That said, an infection has been ruled out for Liam. Serious ear infections and wax plugs can cause signs of deafness, so dogs who can't seem to hear should always go to the vet. Liam did.

But deaf dogs can--and often do--live very productive and helpful lives. They adjust, as Liam has done, with the help of their people. I'll be learning more about hand signals, for example, and we're already looking for ways to modify the few hand commands he does know into big gestures he can see from long distances. Watch for that on the blog in the coming months.

But this St. Patrick's Day, raise a glass to a very smart and sweet little pug who has been dealing with this challenge admirably, all on his own. Liam is truly extraordinary, and I'm so glad he's with me. And do leave me a note before you go, okay?


  1. Sounds like you have got some training to learn. People training I mean. Liam seems just as happy as ever! Seriously, it's good that you now know and can take steps to learn new ways to communicate.

  2. Liam is in good hands. I look forward to hearing about how the training with hand signals is going and to his photo shoots!

  3. You and Liam will make a mighty fine team in this new stage in his life, we have no doubt about that. Growing up, one of my family's older dogs became deaf, and she lived nearly 5 years like that. She was as happy as could be. We taught her hand signals and other cues, taught her to react to the sight of items such as her leash and treats rather than go by verbal commands, and though she was never an aggressive dog, we started knocking on the floors and such to wake her up prior to touching her, just in case. Liam looks like a perfectly happy fellow still, so we know you and he will work through this just fine!

    1. Knocking on the floor is a smart idea. We seem to scare him so often when we reach out to touch him. If he doesn't see us coming, he has no idea we're there!

  4. We're glad you figured hat out for Liam's sake especially. Our old Merci seems to be losing her hearing.

  5. We are just happy that you and your husband figured out that Liam can no longer hear. He's a smart guy, and it sounds like he's already learned to make adjustments. We know you'll work on even more things to help him, and look forward to reading how that goes. :)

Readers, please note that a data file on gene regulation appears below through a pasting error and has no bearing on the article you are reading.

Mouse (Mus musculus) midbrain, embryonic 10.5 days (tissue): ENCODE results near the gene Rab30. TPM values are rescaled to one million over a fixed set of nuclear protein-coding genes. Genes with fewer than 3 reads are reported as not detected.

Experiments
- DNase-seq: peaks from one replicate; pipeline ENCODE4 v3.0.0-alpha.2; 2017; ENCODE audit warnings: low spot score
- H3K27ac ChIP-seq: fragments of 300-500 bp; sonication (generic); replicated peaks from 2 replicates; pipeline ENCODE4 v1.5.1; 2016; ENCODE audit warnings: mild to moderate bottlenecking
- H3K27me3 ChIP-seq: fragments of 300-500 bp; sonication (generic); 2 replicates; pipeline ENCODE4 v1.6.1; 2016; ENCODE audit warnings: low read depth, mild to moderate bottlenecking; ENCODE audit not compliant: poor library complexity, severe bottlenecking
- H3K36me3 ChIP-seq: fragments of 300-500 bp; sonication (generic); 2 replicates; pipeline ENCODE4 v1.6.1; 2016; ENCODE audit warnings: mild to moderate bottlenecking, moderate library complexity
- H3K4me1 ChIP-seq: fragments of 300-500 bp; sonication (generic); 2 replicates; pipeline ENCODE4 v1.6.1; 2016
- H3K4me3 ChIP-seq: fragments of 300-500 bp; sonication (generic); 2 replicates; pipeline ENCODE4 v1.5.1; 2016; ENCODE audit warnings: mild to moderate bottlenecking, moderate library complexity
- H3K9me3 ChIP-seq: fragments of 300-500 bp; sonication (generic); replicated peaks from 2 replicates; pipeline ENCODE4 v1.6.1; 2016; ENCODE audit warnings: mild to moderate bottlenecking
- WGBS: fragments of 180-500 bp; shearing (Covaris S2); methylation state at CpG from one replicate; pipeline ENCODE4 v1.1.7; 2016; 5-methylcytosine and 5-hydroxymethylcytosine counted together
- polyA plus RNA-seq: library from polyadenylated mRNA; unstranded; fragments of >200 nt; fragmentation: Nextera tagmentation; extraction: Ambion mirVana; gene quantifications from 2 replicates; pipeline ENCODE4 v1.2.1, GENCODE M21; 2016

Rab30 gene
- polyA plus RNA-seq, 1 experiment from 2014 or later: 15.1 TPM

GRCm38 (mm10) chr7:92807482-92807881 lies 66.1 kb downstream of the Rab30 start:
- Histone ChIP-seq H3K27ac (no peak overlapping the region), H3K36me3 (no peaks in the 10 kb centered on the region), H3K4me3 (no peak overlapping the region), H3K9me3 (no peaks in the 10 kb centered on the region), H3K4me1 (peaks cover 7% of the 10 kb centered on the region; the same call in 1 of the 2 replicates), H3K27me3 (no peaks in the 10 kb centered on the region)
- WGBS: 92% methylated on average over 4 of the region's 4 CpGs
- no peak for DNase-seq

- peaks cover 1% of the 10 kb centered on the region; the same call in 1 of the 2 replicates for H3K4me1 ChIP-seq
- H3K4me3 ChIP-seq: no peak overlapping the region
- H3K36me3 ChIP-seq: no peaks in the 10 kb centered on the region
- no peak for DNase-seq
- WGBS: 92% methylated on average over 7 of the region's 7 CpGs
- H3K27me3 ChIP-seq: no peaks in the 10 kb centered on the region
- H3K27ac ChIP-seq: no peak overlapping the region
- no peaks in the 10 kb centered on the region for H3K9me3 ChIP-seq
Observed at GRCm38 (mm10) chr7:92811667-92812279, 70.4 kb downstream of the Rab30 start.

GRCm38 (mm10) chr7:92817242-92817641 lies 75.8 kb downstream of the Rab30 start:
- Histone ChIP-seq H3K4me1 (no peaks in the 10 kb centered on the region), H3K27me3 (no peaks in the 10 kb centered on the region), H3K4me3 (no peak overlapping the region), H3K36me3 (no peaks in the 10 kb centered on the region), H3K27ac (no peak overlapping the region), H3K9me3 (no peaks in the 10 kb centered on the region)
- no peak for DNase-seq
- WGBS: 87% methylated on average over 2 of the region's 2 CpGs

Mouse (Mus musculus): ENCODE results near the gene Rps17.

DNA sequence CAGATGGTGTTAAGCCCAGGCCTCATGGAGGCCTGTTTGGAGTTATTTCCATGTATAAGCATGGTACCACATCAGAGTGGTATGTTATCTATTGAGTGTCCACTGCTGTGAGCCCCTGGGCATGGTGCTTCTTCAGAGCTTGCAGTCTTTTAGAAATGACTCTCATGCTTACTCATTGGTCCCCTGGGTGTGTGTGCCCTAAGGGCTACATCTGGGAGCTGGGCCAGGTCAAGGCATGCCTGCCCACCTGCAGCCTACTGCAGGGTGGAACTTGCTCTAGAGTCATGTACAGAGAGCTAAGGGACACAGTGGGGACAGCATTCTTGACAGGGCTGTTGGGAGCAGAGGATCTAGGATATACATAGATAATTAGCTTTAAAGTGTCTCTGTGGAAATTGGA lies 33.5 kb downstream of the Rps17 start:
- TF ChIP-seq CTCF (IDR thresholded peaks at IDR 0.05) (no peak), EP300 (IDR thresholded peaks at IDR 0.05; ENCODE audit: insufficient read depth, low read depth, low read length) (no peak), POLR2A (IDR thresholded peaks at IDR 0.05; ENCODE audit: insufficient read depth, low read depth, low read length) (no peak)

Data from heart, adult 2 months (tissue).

6. Poor Liam. At the end of last year, I noticed my cat Joanie was getting deaf. She always has a lot of wax and debris in her ears, but this time the ear drum was ruptured. I don't know what caused it, but she had to be put under and get it all cleaned out. It has since grown back and she can hear the treat bag from anywhere.

    1. Wow! Poor Joanie. I'm glad it was something simple. Who knew wax could cause such damage!

  7. Aww, poor Liam. How old is he? Molly and Pug are both dealing with hearing loss, but it's age related as they are 14 and 13. Getting Molly to come in from outside has been the biggest battle because she can't hear (it took us a while to realize this because she'd ALWAYS ignored if she didn't want to come in) so unless she is facing me and I can signal with my hands to come inside, I'm yelling into the wind. Pug's isn't as bad. He can still hear a bag crinkle! But when doing photos, especially outside with other noises, we have to use treats because his nose works better than his eyes or ears.

    1. Liam is about 10yo, so this seems early to me. (And we really knew he was deaf, BTW, when he could no longer hear treat bags rattle. When a pug doesn't come running for food, you know something is up!)